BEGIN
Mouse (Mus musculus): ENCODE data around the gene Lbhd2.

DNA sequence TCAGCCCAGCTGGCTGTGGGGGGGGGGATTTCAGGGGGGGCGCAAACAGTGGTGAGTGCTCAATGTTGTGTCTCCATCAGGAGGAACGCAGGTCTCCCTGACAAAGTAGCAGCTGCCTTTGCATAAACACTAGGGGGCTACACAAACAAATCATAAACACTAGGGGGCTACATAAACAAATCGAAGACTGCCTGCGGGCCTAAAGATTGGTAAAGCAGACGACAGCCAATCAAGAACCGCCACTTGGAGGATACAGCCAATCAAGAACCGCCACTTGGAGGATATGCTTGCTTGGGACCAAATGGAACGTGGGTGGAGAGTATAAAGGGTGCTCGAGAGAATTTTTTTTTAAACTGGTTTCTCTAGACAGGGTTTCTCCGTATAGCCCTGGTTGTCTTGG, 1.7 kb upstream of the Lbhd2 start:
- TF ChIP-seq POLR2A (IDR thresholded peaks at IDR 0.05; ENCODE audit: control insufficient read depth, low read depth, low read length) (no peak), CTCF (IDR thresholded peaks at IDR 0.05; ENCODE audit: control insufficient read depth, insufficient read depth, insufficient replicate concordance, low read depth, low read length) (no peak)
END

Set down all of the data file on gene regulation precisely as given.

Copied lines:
Mouse (Mus musculus): ENCODE data around the gene Lbhd2.

DNA sequence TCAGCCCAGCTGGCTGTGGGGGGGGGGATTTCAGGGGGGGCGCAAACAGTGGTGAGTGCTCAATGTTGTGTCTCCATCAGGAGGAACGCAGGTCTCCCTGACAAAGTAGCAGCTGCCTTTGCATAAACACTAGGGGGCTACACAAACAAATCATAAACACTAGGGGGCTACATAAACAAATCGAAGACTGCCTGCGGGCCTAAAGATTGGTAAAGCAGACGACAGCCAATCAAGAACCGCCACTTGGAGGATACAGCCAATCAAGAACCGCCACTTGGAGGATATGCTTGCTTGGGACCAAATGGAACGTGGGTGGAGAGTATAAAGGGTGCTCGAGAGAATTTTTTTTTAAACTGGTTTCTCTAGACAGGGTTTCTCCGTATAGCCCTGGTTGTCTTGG, 1.7 kb upstream of the Lbhd2 start:
- TF ChIP-seq POLR2A (IDR thresholded peaks at IDR 0.05; ENCODE audit: control insufficient read depth, low read depth, low read length) (no peak), CTCF (IDR thresholded peaks at IDR 0.05; ENCODE audit: control insufficient read depth, insufficient read depth, insufficient replicate concordance, low read depth, low read length) (no peak)